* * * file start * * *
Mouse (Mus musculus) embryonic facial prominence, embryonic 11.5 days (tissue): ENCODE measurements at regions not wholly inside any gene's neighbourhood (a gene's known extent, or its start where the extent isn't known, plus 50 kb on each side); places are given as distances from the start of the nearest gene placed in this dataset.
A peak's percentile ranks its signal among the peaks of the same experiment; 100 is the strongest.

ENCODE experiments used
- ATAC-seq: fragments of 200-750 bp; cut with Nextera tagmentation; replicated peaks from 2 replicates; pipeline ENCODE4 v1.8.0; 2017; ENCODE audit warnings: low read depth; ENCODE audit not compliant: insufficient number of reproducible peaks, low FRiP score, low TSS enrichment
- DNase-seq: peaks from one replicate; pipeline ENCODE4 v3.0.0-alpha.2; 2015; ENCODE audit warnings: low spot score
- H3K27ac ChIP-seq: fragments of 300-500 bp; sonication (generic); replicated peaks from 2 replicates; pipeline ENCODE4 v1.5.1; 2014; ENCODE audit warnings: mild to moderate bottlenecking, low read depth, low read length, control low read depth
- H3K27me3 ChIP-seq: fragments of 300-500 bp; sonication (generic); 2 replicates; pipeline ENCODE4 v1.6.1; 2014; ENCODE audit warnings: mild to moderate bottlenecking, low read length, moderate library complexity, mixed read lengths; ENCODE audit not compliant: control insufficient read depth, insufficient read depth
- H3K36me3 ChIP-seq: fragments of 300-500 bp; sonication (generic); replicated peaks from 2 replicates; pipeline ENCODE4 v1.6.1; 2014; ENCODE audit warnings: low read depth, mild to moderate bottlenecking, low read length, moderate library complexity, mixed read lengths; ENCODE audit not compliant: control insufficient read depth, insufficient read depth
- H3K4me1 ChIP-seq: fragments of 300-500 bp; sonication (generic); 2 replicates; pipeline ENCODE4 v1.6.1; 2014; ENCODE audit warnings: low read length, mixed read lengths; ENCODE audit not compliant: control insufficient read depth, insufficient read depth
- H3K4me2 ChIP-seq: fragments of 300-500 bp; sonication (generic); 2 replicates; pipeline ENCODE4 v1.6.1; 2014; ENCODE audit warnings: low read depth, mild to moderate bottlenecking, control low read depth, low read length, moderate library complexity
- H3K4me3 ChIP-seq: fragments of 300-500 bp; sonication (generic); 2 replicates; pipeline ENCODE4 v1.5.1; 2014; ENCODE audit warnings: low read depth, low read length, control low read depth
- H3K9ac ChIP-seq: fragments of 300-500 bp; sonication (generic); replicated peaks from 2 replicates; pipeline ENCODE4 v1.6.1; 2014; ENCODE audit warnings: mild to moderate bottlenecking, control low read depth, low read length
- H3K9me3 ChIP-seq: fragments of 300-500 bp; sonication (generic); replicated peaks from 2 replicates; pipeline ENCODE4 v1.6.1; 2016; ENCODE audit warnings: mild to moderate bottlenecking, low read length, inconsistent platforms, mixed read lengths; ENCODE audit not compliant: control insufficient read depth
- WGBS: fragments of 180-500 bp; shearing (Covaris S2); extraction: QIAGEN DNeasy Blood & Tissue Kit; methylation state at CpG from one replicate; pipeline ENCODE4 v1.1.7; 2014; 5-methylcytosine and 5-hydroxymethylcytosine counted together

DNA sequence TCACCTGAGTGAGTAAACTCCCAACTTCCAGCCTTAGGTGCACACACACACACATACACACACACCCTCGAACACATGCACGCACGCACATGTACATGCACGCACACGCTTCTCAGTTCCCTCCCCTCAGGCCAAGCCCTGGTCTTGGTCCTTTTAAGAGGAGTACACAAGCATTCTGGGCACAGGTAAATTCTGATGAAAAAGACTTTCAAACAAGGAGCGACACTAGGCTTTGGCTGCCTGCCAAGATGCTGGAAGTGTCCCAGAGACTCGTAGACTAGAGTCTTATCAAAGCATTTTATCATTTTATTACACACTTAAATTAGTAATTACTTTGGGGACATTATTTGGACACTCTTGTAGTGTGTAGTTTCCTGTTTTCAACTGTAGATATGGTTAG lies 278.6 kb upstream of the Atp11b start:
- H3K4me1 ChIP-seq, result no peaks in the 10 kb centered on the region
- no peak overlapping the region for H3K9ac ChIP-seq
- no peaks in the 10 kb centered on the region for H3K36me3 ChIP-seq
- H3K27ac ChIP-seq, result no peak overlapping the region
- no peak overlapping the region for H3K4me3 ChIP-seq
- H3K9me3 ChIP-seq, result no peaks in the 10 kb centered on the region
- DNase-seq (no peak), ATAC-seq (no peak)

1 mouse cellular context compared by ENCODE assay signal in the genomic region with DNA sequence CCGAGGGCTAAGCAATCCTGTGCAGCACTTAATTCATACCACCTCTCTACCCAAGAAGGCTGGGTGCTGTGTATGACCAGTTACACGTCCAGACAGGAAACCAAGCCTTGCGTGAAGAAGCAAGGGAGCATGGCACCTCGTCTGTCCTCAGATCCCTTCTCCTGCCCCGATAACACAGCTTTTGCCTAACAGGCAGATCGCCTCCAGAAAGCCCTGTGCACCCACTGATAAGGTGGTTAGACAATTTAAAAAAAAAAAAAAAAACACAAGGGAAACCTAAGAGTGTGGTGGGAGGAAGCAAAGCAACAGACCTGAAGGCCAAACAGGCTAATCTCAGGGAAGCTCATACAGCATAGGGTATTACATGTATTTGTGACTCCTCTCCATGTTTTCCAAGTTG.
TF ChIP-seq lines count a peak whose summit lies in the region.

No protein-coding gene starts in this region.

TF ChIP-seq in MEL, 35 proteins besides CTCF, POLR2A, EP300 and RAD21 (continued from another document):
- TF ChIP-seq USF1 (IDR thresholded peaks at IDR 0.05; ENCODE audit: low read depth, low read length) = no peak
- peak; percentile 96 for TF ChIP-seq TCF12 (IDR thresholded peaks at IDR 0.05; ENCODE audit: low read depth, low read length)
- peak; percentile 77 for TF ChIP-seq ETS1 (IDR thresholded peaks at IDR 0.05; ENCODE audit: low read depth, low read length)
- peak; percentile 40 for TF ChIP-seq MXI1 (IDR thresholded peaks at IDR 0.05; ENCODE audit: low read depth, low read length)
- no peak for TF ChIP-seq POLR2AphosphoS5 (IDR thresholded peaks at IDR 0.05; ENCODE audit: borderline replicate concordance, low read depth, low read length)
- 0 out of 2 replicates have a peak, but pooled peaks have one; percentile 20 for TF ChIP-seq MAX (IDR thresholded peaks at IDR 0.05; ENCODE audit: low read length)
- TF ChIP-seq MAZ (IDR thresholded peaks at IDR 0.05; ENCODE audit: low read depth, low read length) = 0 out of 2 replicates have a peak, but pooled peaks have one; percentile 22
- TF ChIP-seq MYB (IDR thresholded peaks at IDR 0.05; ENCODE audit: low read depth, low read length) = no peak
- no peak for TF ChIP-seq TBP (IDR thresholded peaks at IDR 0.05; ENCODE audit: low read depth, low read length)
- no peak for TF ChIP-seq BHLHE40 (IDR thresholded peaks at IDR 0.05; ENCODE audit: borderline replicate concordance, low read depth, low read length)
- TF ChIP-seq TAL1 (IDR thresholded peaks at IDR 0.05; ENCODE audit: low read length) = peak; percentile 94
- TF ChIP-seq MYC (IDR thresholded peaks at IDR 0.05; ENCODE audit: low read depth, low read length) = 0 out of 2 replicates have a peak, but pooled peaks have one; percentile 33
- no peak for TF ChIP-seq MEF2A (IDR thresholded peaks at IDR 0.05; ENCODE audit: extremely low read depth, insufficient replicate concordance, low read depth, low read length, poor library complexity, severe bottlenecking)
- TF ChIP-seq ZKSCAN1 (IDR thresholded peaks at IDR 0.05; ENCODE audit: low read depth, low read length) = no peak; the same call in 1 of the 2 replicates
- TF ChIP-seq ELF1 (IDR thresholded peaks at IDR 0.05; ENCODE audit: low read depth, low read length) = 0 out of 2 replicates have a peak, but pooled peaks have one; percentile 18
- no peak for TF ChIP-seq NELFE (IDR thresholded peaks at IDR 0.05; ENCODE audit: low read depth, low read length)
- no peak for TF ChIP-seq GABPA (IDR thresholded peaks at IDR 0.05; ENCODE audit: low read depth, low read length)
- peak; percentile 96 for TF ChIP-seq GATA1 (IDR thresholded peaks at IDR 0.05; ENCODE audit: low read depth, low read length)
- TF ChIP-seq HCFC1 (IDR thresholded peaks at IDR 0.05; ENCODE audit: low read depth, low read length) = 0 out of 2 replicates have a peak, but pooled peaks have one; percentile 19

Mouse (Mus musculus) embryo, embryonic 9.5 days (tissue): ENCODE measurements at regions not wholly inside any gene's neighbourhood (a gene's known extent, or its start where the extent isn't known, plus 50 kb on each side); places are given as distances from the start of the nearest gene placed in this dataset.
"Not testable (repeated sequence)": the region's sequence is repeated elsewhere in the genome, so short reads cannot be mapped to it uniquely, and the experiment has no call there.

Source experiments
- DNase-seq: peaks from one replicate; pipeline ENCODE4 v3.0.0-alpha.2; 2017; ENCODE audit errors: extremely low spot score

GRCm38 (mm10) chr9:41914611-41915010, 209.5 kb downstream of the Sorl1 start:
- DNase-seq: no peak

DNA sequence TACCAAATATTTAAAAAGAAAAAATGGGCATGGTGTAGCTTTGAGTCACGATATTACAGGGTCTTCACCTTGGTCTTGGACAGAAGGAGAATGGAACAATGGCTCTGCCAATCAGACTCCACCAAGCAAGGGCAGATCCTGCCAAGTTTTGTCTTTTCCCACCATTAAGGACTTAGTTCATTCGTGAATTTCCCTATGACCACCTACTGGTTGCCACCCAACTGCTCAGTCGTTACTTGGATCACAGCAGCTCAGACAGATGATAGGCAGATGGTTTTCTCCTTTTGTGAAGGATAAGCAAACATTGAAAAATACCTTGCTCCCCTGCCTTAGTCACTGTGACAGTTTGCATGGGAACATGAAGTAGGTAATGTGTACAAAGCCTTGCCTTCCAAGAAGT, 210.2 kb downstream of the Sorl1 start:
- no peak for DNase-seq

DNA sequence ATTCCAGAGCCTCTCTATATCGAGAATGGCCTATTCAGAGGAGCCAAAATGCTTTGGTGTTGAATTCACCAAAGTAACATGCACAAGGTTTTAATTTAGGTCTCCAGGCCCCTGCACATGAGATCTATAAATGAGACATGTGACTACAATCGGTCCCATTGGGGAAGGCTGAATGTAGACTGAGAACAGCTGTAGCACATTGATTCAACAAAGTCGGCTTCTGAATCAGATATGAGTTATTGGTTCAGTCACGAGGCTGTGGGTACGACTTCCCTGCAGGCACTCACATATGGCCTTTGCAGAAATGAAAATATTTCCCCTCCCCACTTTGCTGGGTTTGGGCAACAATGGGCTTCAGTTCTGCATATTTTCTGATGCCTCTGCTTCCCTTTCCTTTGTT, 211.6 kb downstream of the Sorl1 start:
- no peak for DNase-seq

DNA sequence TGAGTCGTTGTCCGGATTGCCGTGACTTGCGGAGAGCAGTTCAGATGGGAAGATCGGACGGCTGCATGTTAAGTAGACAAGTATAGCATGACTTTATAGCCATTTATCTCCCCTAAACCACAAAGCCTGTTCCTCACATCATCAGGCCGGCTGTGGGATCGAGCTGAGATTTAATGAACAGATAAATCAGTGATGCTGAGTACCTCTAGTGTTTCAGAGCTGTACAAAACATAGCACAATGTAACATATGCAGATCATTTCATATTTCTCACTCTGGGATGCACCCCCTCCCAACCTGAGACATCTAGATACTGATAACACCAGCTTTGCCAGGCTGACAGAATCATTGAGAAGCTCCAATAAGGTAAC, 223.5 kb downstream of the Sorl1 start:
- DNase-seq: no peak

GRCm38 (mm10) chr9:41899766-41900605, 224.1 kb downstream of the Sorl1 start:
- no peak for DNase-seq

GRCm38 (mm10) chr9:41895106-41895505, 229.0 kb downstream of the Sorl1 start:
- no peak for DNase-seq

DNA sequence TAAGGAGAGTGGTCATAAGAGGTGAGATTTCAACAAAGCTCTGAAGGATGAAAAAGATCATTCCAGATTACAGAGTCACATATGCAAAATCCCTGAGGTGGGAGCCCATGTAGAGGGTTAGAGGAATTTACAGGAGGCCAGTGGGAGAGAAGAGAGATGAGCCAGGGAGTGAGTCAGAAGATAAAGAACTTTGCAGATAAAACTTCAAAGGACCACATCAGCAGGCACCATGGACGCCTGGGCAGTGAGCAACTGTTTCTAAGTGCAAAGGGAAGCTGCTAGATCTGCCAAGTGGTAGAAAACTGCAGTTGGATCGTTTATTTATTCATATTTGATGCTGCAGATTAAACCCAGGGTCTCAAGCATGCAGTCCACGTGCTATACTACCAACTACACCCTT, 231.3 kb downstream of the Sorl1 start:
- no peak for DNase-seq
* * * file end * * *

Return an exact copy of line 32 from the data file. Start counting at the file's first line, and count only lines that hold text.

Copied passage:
- 0 out of 2 replicates have a peak, but pooled peaks have one; percentile 20 for TF ChIP-seq MAX (IDR thresholded peaks at IDR 0.05; ENCODE audit: low read length)